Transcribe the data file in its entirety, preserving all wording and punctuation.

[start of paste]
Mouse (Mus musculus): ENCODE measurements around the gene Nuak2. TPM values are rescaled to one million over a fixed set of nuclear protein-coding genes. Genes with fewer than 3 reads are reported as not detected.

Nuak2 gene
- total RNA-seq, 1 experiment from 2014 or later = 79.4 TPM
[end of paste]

Mouse (Mus musculus): ENCODE measurements around the gene Nuak2. TPM values are rescaled to one million over a fixed set of nuclear protein-coding genes. Genes with fewer than 3 reads are reported as not detected.

Nuak2 gene
- total RNA-seq, 1 experiment from 2014 or later = 79.4 TPM